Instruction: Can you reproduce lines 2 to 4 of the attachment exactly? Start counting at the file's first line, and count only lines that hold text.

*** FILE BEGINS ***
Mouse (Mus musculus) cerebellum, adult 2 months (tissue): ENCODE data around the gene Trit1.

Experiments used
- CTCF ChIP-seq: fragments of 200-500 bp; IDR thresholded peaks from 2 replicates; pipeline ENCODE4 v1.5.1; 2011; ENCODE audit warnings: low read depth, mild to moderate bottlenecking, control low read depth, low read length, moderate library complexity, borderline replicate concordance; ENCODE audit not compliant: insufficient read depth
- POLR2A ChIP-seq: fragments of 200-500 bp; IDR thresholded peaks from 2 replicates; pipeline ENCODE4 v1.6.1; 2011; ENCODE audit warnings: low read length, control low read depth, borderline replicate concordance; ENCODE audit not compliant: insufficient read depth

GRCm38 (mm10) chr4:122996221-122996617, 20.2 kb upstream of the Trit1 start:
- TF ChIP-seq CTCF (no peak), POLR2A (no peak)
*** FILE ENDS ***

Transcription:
Experiments used
- CTCF ChIP-seq: fragments of 200-500 bp; IDR thresholded peaks from 2 replicates; pipeline ENCODE4 v1.5.1; 2011; ENCODE audit warnings: low read depth, mild to moderate bottlenecking, control low read depth, low read length, moderate library complexity, borderline replicate concordance; ENCODE audit not compliant: insufficient read depth
- POLR2A ChIP-seq: fragments of 200-500 bp; IDR thresholded peaks from 2 replicates; pipeline ENCODE4 v1.6.1; 2011; ENCODE audit warnings: low read length, control low read depth, borderline replicate concordance; ENCODE audit not compliant: insufficient read depth